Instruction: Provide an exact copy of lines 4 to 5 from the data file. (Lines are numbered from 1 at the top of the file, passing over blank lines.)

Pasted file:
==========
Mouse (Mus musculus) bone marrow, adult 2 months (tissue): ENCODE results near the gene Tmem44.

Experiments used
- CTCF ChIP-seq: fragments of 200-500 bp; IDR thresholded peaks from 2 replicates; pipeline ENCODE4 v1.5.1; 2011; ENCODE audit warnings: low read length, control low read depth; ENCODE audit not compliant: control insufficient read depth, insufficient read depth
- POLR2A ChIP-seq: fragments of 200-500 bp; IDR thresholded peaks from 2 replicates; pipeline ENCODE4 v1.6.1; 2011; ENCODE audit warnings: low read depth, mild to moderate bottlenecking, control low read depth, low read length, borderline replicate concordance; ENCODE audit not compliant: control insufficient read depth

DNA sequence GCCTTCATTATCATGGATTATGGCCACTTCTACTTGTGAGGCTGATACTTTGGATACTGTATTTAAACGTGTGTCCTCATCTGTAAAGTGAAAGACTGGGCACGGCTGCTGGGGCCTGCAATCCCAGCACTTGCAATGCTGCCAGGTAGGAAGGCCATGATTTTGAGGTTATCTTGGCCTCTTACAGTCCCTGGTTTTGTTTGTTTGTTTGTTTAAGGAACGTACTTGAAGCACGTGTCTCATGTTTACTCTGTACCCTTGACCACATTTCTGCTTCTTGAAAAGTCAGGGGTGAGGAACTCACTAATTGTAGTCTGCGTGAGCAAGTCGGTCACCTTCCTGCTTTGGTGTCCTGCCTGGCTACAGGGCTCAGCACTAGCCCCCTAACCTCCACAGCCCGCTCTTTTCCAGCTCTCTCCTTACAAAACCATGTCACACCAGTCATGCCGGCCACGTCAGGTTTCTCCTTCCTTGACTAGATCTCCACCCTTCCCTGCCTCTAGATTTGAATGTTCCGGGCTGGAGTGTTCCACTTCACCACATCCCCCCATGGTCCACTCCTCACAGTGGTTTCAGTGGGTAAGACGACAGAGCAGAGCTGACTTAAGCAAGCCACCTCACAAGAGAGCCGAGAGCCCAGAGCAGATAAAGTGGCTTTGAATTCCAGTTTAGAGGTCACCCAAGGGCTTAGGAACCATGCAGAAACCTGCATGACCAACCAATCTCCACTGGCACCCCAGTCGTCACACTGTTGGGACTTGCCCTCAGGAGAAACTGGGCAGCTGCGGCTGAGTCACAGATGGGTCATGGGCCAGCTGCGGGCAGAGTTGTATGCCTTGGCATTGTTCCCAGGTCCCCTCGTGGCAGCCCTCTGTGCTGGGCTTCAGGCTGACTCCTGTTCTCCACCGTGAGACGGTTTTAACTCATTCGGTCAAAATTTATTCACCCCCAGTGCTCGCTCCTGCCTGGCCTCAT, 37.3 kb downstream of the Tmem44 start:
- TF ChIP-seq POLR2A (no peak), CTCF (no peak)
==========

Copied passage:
- POLR2A ChIP-seq: fragments of 200-500 bp; IDR thresholded peaks from 2 replicates; pipeline ENCODE4 v1.6.1; 2011; ENCODE audit warnings: low read depth, mild to moderate bottlenecking, control low read depth, low read length, borderline replicate concordance; ENCODE audit not compliant: control insufficient read depth

DNA sequence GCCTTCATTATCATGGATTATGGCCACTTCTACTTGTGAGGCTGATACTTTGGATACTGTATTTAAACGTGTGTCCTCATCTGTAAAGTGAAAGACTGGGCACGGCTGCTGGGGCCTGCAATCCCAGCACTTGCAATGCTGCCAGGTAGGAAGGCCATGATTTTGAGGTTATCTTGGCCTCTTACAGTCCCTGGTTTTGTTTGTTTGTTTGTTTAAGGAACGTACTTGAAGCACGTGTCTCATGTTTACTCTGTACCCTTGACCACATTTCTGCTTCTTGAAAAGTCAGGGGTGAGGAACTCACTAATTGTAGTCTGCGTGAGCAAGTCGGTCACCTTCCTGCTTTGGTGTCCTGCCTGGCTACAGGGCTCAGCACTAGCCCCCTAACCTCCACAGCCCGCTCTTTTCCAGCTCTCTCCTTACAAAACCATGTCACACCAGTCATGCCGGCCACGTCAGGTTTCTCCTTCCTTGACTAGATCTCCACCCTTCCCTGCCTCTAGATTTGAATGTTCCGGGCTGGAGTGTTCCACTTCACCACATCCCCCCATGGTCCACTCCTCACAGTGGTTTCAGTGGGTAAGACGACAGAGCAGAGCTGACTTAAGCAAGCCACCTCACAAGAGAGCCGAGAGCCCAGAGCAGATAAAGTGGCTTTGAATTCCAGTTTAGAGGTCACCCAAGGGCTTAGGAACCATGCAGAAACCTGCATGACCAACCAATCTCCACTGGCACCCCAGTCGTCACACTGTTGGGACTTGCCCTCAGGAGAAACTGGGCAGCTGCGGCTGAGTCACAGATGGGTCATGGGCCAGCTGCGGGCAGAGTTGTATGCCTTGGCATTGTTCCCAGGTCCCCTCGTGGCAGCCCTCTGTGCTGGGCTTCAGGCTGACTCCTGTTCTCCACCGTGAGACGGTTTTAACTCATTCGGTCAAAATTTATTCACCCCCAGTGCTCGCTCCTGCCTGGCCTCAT, 37.3 kb downstream of the Tmem44 start: